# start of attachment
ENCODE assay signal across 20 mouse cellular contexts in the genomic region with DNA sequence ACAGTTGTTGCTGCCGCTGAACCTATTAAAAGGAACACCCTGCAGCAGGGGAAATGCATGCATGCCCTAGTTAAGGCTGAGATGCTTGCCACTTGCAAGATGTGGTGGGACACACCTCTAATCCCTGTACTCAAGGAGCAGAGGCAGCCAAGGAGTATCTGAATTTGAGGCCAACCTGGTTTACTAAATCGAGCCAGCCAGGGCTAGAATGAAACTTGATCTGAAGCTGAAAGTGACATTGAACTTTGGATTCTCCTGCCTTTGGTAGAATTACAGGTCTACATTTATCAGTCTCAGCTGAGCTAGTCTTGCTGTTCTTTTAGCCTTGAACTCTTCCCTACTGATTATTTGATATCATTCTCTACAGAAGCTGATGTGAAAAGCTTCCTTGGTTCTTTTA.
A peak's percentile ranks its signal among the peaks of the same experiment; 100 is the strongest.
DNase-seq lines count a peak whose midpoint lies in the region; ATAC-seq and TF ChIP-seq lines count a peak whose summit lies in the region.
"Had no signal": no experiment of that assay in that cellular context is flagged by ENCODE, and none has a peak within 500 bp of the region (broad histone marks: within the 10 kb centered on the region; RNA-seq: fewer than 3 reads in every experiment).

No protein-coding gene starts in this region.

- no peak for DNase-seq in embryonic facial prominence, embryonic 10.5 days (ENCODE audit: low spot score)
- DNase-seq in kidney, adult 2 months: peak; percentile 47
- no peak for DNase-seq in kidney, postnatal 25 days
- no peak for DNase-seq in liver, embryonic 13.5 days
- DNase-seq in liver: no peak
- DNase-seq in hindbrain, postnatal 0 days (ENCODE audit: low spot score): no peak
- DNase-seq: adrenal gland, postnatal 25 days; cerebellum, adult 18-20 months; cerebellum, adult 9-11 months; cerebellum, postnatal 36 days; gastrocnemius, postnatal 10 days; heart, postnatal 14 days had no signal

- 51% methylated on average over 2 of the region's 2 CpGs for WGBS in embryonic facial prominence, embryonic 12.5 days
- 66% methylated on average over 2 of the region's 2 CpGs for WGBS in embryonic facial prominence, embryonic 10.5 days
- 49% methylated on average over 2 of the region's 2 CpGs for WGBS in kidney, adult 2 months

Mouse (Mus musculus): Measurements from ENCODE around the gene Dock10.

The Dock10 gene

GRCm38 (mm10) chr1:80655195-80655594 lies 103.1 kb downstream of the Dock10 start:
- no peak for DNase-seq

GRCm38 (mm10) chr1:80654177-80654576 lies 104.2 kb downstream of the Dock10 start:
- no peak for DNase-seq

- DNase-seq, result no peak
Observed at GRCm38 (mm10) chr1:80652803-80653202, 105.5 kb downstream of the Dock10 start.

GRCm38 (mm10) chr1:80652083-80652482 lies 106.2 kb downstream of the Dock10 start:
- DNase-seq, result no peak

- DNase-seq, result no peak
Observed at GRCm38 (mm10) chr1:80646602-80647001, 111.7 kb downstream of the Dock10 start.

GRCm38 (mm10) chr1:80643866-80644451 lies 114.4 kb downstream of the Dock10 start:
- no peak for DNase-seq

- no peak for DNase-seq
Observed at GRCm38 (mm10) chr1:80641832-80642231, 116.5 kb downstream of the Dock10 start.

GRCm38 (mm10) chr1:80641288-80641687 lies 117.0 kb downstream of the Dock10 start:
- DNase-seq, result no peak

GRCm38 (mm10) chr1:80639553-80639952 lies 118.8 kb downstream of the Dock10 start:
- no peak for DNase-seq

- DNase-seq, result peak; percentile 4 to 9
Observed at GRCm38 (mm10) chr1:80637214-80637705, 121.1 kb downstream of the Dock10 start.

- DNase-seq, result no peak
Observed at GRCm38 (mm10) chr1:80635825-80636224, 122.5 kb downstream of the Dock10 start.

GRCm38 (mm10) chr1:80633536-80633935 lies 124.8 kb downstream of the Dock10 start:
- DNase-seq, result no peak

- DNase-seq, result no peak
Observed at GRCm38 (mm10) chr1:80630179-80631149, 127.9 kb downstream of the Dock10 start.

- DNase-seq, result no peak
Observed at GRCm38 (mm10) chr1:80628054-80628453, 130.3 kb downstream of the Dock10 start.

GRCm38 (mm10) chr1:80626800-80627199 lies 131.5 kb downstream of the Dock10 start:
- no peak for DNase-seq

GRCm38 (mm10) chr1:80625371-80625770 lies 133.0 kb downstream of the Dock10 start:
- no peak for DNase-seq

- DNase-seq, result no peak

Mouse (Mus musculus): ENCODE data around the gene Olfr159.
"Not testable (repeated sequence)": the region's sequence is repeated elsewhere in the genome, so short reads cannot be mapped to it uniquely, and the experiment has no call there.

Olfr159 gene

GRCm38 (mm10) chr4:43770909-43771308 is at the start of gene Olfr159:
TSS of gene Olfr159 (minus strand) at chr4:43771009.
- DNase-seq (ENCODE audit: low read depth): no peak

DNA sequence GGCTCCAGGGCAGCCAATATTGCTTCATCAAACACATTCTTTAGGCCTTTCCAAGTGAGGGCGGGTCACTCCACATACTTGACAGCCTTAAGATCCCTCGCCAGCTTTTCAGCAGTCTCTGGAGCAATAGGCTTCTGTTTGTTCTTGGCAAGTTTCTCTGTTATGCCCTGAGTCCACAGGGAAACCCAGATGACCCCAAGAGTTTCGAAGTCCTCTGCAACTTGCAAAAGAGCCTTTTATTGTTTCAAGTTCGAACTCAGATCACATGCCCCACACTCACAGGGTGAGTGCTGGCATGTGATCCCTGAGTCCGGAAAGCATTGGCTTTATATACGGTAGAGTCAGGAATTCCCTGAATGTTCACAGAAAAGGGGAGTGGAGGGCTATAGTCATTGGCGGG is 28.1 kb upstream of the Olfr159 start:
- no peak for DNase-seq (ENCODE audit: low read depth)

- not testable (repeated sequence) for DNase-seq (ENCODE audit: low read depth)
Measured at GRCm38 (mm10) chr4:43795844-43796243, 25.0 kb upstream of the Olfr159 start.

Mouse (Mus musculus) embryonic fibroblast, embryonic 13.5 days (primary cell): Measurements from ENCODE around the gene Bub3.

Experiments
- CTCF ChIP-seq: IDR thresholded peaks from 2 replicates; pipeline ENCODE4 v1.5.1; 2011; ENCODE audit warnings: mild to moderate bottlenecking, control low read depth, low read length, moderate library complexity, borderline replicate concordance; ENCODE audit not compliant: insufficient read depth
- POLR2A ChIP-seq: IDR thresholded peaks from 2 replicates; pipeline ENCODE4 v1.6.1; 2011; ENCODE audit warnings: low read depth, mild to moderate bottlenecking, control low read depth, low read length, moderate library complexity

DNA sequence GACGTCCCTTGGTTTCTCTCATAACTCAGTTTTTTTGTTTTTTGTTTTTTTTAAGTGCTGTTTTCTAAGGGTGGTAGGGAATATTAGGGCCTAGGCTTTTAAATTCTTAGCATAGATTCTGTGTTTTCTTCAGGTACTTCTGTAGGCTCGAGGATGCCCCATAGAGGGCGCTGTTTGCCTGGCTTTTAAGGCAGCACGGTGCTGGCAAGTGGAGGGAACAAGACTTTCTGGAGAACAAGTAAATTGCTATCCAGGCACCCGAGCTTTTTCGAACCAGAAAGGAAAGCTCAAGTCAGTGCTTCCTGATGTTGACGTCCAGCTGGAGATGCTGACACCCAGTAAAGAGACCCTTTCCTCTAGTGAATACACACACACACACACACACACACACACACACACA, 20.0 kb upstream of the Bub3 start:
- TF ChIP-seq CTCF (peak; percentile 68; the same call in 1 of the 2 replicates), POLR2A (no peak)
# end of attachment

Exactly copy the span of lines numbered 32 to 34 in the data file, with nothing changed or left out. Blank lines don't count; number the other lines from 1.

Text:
GRCm38 (mm10) chr1:80641288-80641687 lies 117.0 kb downstream of the Dock10 start:
- DNase-seq, result no peak

GRCm38 (mm10) chr1:80639553-80639952 lies 118.8 kb downstream of the Dock10 start: